Published on: Apr 12, 2017

The way 3D printing technology is progressing it is just a matter of time before it replaces brickwork in buildings considerably if not entirely. At the core of the technology is the infill mechanism that is similar to the extruder technology of a 3D printer. Italy based WASP (World’s Advanced Saving Project) which is doing pioneering research and development of 3D technology for building construction and various other applications, has developed Big Delta, which is a 12 meter high and 7 meter wide giant 3D printer assembled with 6 meter long modular arms.  All the machine components have a maximum length of 3 meters so that they can be easily loaded on a trailer and transported easily.

The Big Delta can move the extruder with a maximum load of 200 kg although WASP engineers suggest that it works optimally with reduced vibrations when the material load is round 40-50 kg. As per the study by the WASP team, blends of several long fiber-materials can be extruded to create the building walls. This choice of long fiber material is at the heart of the WASP project as they have been convinced since the beginning that mud and straw is the best blend of material that can be extruded by Big Delta. They also suggest that it is not necessary to mince the fiber into smaller pieces as it works much better when long.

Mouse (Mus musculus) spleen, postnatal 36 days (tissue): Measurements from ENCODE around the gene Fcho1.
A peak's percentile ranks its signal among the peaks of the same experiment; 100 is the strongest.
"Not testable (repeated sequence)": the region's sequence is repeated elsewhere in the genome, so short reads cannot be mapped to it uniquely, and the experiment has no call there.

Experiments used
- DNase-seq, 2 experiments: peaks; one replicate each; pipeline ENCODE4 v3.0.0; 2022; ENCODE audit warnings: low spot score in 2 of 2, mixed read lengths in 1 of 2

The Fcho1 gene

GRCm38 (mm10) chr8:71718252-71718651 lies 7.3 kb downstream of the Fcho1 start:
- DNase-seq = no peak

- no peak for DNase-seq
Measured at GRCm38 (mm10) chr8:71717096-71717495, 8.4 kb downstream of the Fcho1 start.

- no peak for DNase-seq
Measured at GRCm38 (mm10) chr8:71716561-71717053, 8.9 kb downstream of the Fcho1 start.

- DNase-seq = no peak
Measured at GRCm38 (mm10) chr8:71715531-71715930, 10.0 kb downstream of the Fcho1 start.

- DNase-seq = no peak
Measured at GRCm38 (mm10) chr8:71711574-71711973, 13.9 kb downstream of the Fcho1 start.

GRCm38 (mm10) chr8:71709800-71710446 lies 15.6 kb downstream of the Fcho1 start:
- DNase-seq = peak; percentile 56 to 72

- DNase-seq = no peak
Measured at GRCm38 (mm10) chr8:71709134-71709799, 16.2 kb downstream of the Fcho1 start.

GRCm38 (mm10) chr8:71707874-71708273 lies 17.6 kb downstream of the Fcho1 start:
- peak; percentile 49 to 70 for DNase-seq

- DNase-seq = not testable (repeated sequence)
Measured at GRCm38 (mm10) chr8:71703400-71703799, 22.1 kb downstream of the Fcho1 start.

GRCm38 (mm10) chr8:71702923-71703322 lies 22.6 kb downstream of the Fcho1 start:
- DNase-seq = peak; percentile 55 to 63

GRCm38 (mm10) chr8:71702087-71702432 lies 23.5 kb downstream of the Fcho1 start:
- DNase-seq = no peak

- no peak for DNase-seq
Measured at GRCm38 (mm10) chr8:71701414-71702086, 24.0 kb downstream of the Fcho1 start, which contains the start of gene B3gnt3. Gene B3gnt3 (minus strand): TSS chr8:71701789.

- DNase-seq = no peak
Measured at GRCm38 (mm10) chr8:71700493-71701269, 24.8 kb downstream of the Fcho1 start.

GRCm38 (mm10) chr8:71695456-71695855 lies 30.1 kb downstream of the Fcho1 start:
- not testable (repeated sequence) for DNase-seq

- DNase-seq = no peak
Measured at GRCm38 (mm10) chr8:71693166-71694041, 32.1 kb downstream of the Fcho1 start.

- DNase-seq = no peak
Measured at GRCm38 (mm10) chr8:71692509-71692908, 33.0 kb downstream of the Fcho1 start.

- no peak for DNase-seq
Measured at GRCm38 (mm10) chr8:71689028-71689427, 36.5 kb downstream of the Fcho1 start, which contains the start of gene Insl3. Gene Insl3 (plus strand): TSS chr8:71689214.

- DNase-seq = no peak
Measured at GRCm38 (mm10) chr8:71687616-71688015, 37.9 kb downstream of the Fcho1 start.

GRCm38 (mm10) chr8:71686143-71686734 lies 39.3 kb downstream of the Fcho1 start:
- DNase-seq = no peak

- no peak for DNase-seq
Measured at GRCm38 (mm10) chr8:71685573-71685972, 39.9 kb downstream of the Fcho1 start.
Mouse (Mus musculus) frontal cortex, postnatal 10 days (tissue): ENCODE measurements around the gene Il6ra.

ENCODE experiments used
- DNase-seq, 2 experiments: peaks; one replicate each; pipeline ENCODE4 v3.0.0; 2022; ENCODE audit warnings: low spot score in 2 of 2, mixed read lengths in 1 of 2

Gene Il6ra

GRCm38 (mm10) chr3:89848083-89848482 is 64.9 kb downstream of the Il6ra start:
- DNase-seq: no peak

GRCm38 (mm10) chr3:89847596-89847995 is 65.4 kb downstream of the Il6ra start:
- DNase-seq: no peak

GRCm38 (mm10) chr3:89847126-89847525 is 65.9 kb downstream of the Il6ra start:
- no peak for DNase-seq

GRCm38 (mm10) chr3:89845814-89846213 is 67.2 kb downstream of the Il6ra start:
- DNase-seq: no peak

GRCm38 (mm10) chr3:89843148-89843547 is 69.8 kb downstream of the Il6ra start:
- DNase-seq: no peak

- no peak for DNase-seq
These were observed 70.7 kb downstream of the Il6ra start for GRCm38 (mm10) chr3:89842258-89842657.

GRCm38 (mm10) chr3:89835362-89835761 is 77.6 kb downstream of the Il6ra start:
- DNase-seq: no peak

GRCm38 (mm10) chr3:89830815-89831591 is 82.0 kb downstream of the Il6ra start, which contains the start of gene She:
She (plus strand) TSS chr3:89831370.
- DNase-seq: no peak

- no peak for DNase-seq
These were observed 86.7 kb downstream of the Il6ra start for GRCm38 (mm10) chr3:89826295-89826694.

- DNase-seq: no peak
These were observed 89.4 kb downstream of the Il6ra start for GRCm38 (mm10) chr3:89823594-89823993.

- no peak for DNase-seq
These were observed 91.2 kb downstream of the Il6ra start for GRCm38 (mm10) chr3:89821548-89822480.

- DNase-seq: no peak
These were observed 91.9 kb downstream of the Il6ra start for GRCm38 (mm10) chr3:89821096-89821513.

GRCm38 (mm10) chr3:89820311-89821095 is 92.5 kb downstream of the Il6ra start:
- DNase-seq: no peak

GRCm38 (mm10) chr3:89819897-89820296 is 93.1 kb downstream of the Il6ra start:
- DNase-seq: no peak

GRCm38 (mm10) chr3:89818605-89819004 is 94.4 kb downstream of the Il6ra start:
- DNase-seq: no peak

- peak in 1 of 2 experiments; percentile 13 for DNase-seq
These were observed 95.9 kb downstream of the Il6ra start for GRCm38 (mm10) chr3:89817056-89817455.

These are the first attempts at replacing brick and mortar and there is still some time for them to become technically and commercially viable. As a pioneering initiative in the development of 3D printing technology for building and construction, WASP hasn’t confined its research to just finding a replacement for brick and mortar. Rather, they have recognized the importance of cement mixture in construction work and have used their extruder technology to demonstrate optimum use of cement mortar. A ton of cement generates a ton of Co2 but with 3D printing it can be reduced by more than half through programmed in-fills, using the extruder.

Researchers at WASP have developed a system to produce concrete elements that can be assembled with steel bars and beams as well as construct pillars in reinforced concrete. Today, with 3D printing it is possible to create curved and hollow elements, as well as specific features that would normally require complex wooden moulds for fresh concrete which is costlier. Tests are being carried out on three meter long beams intended to check the mechanical performance of new reinforced concrete mixture. On the other hand, testing of new assembly systems using pre-stressing technology is undergoing development.